JPEG 2000 uses wavelet technology to compress rasters, so they visually appear lossless, meaning that although the cell values do get manipulated, the differences between the original and the same raster with compression are not easily distinguishable. Use JPEG or JPEG 2000 for rasters that are meant as pictures or backdrop imagery.

If JPEG or JPEG 2000 is selected, you can also set the compression quality to control how much loss the image will be subjected to by the compression algorithm. The values of the pixels of an image compressed with a higher compression quality will be closer to those of the original image. Valid value ranges of compression quality for JPEG are from 5 to 95. Valid value ranges for JPEG 2000 are from 1 to 100. The default compression quality is 75. The amount of compression will depend on the data and compression quality. The more homogeneous the data, the higher the compression ratio. The lower the compression quality, the higher the compression ratio. Lossy compression normally results in higher compression ratios when compared to lossless compression.

The primary benefits of compressing data are that compressed data requires less storage space and data display times will be quicker, as there is less information to transmit.

Tile size

The tile size setting is used by any tools that create raster datasets and are stored in blocks.

The default tile size is 128 by 128, which is good for most cases. However, if the tile size is too big, you will bring up more data than is needed each time you access the data. For example, you want to display a window of 100 by 100 and it only covers one tile. If you set the tile size to 512, you need to get a tile of 512 by 512 pixels. If your tile size is set to 128 by 128, you'll bring up less extra data if the display window is 100 by 100.

Resampling Method

Resampling is the process of interpolating the pixel values while transforming your raster dataset. This is used when the input and output do not line up exactly, when the pixel size changes, when the data is shifted, or a combination of these.

  • Nearest—Performs a nearest neighbor assignment and is the fastest of the interpolation methods. It is used primarily for discrete data, such as a land-use classification, since it will not change the values of the cells. The maximum spatial error will be one-half the cell size.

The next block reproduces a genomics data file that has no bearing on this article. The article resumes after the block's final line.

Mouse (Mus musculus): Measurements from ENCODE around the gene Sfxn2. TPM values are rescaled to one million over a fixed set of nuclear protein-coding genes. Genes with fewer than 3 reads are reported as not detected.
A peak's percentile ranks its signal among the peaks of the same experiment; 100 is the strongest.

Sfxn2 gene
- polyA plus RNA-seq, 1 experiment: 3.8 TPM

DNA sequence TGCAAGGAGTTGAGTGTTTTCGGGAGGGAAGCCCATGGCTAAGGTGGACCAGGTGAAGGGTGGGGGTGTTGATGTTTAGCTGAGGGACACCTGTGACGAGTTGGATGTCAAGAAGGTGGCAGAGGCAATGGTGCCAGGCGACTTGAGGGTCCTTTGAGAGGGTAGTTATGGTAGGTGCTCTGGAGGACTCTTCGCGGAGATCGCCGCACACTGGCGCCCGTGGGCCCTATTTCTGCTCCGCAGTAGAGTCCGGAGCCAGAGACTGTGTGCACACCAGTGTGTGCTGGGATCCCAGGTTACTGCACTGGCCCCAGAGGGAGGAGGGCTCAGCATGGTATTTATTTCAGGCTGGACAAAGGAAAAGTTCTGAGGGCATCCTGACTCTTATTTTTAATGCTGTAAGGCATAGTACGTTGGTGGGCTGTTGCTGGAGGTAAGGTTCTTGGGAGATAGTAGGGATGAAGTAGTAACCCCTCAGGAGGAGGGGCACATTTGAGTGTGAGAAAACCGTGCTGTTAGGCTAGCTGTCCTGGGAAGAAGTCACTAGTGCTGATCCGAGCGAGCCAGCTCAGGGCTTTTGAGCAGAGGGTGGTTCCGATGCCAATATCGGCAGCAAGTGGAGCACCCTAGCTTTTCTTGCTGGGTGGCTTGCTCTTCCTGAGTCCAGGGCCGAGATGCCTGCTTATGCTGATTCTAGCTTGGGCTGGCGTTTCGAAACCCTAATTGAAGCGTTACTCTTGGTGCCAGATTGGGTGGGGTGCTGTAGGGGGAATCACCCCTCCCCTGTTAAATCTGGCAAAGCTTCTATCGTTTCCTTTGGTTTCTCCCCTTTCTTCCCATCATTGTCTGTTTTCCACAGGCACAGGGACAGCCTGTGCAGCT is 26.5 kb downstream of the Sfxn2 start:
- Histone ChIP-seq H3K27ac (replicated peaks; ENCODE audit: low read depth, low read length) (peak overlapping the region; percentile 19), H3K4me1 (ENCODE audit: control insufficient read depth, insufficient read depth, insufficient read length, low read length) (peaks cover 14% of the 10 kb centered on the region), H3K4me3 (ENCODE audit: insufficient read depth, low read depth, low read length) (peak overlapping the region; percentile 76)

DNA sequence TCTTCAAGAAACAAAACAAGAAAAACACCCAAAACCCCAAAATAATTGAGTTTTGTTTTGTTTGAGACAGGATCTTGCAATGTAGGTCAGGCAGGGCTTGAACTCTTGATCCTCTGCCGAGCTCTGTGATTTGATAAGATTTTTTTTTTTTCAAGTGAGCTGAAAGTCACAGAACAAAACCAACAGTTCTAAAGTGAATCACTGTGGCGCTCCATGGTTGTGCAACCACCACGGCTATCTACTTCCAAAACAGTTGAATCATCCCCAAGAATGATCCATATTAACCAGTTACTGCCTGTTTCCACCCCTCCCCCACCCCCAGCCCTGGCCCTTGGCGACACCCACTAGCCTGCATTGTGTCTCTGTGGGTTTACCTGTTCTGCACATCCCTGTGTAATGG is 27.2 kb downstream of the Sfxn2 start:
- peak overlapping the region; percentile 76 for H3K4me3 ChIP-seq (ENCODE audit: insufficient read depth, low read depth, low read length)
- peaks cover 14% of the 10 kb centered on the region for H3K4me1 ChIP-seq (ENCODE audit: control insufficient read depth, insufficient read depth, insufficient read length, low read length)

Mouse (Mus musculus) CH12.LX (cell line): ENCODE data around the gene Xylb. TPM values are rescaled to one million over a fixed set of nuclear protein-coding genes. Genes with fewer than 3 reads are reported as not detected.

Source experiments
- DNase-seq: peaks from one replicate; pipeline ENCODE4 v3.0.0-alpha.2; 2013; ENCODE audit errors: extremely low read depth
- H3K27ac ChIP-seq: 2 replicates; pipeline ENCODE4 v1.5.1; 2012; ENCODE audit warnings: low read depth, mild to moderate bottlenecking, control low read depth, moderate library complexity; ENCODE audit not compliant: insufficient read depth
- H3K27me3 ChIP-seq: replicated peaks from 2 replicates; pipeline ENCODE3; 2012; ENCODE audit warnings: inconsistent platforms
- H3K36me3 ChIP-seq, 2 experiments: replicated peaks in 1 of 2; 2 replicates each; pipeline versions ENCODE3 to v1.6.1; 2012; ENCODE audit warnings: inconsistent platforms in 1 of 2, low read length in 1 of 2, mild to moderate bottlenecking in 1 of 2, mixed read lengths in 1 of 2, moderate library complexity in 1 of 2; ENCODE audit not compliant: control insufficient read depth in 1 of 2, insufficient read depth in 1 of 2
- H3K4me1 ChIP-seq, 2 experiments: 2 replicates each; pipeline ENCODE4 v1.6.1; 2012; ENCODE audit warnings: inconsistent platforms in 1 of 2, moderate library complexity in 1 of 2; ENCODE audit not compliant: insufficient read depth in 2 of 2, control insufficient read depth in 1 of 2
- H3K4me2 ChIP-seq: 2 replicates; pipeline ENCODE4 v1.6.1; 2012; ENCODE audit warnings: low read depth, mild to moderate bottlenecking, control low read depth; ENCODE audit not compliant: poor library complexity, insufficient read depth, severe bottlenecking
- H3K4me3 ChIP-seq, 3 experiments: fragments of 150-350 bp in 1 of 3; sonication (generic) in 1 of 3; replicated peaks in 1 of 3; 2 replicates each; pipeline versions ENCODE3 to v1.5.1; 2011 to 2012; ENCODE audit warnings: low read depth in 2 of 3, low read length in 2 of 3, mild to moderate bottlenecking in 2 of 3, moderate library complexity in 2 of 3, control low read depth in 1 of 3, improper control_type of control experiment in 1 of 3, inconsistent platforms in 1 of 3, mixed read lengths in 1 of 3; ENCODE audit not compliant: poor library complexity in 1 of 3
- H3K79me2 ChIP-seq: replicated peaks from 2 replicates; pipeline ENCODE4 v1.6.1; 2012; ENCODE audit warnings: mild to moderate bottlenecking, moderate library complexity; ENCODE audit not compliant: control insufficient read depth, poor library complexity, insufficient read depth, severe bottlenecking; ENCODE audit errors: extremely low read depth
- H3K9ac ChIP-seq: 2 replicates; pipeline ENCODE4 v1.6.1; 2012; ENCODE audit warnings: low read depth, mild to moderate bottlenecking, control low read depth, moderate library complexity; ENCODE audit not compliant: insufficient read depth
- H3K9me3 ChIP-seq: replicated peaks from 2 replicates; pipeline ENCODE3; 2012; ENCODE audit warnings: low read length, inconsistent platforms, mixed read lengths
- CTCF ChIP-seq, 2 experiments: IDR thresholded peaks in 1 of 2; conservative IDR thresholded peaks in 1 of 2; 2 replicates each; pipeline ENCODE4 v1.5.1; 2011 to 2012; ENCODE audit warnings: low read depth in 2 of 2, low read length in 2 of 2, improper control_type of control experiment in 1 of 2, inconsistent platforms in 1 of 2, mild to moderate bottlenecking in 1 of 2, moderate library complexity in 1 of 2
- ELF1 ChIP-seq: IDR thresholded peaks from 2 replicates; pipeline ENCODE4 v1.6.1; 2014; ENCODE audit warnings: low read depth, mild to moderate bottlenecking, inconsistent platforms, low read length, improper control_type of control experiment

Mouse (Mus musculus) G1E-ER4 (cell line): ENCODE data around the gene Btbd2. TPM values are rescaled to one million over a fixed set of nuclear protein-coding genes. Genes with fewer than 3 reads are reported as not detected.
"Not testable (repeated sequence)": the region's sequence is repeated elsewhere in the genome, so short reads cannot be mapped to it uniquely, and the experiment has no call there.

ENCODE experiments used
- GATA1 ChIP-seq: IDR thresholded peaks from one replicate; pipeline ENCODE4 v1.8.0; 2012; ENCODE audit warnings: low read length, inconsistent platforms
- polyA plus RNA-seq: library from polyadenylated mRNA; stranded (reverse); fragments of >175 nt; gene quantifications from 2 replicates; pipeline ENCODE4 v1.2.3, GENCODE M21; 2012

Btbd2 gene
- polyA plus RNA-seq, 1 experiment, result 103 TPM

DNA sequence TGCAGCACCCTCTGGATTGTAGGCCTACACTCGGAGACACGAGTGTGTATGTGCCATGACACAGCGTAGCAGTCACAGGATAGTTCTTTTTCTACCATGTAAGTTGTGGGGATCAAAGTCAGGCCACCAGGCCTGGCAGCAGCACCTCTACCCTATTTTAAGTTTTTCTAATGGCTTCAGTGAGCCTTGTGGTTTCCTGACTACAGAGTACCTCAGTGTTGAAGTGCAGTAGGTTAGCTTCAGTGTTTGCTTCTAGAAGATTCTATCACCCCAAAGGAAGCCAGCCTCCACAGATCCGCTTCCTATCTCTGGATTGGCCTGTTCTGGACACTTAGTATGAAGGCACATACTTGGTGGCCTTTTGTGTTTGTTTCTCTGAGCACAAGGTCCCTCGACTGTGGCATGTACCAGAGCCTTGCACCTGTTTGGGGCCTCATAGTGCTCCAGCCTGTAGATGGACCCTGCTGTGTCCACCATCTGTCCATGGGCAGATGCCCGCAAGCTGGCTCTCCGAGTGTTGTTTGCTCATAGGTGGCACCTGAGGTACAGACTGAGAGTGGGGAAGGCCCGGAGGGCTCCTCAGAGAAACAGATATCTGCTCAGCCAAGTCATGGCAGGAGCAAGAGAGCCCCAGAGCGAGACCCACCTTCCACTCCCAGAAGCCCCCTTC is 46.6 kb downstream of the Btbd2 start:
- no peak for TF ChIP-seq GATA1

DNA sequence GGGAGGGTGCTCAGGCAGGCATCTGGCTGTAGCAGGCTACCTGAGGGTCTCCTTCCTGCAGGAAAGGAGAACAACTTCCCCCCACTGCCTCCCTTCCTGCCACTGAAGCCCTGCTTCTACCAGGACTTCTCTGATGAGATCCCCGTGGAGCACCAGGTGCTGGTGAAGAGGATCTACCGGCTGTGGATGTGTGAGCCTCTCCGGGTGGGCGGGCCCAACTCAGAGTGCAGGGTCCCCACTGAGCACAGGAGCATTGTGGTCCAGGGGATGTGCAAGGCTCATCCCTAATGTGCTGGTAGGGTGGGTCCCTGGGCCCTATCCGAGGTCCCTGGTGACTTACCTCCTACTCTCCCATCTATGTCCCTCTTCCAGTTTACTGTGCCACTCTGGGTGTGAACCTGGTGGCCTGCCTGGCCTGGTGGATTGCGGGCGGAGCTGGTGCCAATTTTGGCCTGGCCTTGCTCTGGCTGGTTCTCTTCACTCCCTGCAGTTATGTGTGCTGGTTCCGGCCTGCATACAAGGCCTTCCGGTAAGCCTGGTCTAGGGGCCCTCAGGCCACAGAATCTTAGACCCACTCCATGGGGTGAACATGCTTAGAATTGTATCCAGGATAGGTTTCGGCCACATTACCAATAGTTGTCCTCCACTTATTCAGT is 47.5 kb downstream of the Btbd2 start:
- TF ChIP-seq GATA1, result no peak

• Bilinear—Performs a bilinear interpolation and determines the new value of a cell based on a weighted distance average of the four nearest input cell centers. It is useful for continuous data and will cause some smoothing of the data.
  • Cubic—Performs a cubic convolution and determines the new value of a cell based on fitting a smooth curve through the 16 nearest input cell centers. It is appropriate for continuous data, although it may result in the output raster containing values outside the range of the input raster. It is geometrically less distorted than the raster achieved by running the nearest neighbor resampling algorithm. The disadvantage of the Cubic option is that it requires more processing time. In some cases, it can result in output cell values outside the range of input cell values. If this is unacceptable, use Bilinear instead.

NoData

Use this environment when the NoData value from your input needs to be transferred to your output raster. This setting allows you to specify which value you use to designate as the NoData value in your output.

  • None—There will not be any NoData value rules in place. If your input and output have the same value range, NoData will be transferred over without any changes. However, if your value range changes, there will be no value for NoData in your output. This is the default method.
  • Maximum—The maximum value in the output data range will be used as your NoData value.
  • Minimum—The minimum value in the output data range will be used as your NoData value.
  • Map values up—The lowest value in the range will be promoted and the lowest will become NoData. If the data is unsigned, the value of zero will become one, the NoData value will be zero, and the rest of the values remain the same. If the data is signed, the lowest value in the range will be promoted and the lowest will become NoData. For example, with 8-bit signed integer data, -127 will become -126, and the NoData value will be -127.
  • Map values down—The NoData value will be the maximum value in the data range, the highest value of the data range will become one value less, and the rest of the values remain the same. For example, with 8-bit unsigned integer data, the NoData value will be 255, the value of 255 will become 254, and the rest of the values will remain the same.
  • Promotion—If there is a NoData value outside the input's data range, the pixel depth of the output will be promoted to the next available level, and NoData will take the maximum value in the new data range. For example, an 8-bit unsigned integer dataset that requires the 256 value to be NoData will be promoted to a 16-bit dataset and the maximum value will become NoData. If there is a NoData value within the input's data range to be written to the output, or if there isn't any NoData, the pixel depth will not be promoted.

    If there is a NoData value outside of the input's data range, the pixel depth will be promoted to the next available level, and the Nodata value will be the one specified by the user. For example, an 8-bit unsigned integer dataset that requires 256 as NoData will be promoted to a 16-bit dataset and value 256 becomes the NoData value. If the NoData value specified is within the input's data range, the pixel depth will not be promoted for the output.